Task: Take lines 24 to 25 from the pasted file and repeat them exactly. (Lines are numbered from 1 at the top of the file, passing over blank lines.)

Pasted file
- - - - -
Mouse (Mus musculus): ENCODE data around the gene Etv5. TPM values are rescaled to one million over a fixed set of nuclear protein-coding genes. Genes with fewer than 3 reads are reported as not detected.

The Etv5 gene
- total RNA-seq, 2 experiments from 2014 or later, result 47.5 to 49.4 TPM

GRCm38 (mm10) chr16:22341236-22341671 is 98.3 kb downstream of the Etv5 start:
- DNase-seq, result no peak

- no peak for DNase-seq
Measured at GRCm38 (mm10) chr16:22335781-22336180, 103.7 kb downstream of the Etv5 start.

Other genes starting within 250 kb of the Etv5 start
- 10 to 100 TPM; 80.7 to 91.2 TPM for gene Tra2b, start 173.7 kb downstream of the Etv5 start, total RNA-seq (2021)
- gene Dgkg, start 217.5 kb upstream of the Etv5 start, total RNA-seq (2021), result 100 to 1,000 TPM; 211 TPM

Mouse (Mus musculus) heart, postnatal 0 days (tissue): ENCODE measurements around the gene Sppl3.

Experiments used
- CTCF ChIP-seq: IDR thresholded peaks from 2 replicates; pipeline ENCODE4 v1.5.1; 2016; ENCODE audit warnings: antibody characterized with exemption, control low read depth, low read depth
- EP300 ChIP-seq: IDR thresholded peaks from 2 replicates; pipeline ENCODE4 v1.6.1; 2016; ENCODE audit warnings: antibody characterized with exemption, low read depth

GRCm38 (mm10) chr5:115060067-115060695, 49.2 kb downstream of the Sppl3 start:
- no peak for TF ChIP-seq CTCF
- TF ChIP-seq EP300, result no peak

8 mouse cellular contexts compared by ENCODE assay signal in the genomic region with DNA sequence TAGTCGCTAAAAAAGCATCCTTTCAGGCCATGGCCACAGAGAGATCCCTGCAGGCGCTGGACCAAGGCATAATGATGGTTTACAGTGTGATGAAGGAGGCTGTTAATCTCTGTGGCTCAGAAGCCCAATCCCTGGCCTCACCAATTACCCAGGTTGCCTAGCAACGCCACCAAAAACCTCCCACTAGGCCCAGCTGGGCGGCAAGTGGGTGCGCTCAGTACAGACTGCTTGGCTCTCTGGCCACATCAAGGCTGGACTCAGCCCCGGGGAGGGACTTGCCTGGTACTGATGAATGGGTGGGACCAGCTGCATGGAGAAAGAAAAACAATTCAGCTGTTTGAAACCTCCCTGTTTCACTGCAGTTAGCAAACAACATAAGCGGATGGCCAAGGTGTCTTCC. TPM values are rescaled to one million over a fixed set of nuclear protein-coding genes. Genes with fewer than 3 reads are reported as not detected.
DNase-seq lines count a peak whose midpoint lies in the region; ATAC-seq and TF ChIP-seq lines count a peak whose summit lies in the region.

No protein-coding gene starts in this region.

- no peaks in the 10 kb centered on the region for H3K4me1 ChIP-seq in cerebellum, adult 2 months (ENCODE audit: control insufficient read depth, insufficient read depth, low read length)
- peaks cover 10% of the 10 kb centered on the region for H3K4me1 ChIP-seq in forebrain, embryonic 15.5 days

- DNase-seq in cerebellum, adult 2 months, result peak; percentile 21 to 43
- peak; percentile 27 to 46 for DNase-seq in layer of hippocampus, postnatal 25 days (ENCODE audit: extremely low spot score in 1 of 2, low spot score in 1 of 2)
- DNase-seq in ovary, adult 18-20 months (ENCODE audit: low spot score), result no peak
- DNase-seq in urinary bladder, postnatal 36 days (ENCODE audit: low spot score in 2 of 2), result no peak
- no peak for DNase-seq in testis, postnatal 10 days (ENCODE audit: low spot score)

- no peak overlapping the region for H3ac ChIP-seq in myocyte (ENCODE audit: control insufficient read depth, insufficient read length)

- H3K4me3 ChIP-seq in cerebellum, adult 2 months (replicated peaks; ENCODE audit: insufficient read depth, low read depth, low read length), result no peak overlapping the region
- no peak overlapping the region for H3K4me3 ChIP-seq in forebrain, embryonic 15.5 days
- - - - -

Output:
- peak; percentile 27 to 46 for DNase-seq in layer of hippocampus, postnatal 25 days (ENCODE audit: extremely low spot score in 1 of 2, low spot score in 1 of 2)
- DNase-seq in ovary, adult 18-20 months (ENCODE audit: low spot score), result no peak